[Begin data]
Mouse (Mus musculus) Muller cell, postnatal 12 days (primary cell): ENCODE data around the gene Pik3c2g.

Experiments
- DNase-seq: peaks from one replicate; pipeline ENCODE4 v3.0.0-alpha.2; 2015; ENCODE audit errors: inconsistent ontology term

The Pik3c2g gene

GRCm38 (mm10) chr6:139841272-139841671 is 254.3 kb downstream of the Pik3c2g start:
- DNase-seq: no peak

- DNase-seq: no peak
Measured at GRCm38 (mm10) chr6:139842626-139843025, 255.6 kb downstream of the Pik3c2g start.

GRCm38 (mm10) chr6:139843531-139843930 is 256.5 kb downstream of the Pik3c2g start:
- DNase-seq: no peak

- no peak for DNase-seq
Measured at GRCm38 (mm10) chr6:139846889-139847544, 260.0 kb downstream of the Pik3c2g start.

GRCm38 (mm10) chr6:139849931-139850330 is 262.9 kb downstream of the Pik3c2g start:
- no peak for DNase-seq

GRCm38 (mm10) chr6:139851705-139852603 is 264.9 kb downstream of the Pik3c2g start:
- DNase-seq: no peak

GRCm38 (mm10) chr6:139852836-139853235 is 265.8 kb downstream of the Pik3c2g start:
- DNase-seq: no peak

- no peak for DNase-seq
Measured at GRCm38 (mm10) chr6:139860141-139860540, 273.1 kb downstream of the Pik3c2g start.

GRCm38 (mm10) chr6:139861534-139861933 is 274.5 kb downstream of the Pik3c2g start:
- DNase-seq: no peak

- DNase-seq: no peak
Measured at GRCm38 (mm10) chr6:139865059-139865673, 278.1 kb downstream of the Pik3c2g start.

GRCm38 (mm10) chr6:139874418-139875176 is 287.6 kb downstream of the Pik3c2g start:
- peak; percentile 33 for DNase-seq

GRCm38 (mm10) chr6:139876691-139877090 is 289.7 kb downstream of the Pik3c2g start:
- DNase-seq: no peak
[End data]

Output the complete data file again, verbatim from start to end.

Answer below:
Mouse (Mus musculus) Muller cell, postnatal 12 days (primary cell): ENCODE data around the gene Pik3c2g.

Experiments
- DNase-seq: peaks from one replicate; pipeline ENCODE4 v3.0.0-alpha.2; 2015; ENCODE audit errors: inconsistent ontology term

The Pik3c2g gene

GRCm38 (mm10) chr6:139841272-139841671 is 254.3 kb downstream of the Pik3c2g start:
- DNase-seq: no peak

- DNase-seq: no peak
Measured at GRCm38 (mm10) chr6:139842626-139843025, 255.6 kb downstream of the Pik3c2g start.

GRCm38 (mm10) chr6:139843531-139843930 is 256.5 kb downstream of the Pik3c2g start:
- DNase-seq: no peak

- no peak for DNase-seq
Measured at GRCm38 (mm10) chr6:139846889-139847544, 260.0 kb downstream of the Pik3c2g start.

GRCm38 (mm10) chr6:139849931-139850330 is 262.9 kb downstream of the Pik3c2g start:
- no peak for DNase-seq

GRCm38 (mm10) chr6:139851705-139852603 is 264.9 kb downstream of the Pik3c2g start:
- DNase-seq: no peak

GRCm38 (mm10) chr6:139852836-139853235 is 265.8 kb downstream of the Pik3c2g start:
- DNase-seq: no peak

- no peak for DNase-seq
Measured at GRCm38 (mm10) chr6:139860141-139860540, 273.1 kb downstream of the Pik3c2g start.

GRCm38 (mm10) chr6:139861534-139861933 is 274.5 kb downstream of the Pik3c2g start:
- DNase-seq: no peak

- DNase-seq: no peak
Measured at GRCm38 (mm10) chr6:139865059-139865673, 278.1 kb downstream of the Pik3c2g start.

GRCm38 (mm10) chr6:139874418-139875176 is 287.6 kb downstream of the Pik3c2g start:
- peak; percentile 33 for DNase-seq

GRCm38 (mm10) chr6:139876691-139877090 is 289.7 kb downstream of the Pik3c2g start:
- DNase-seq: no peak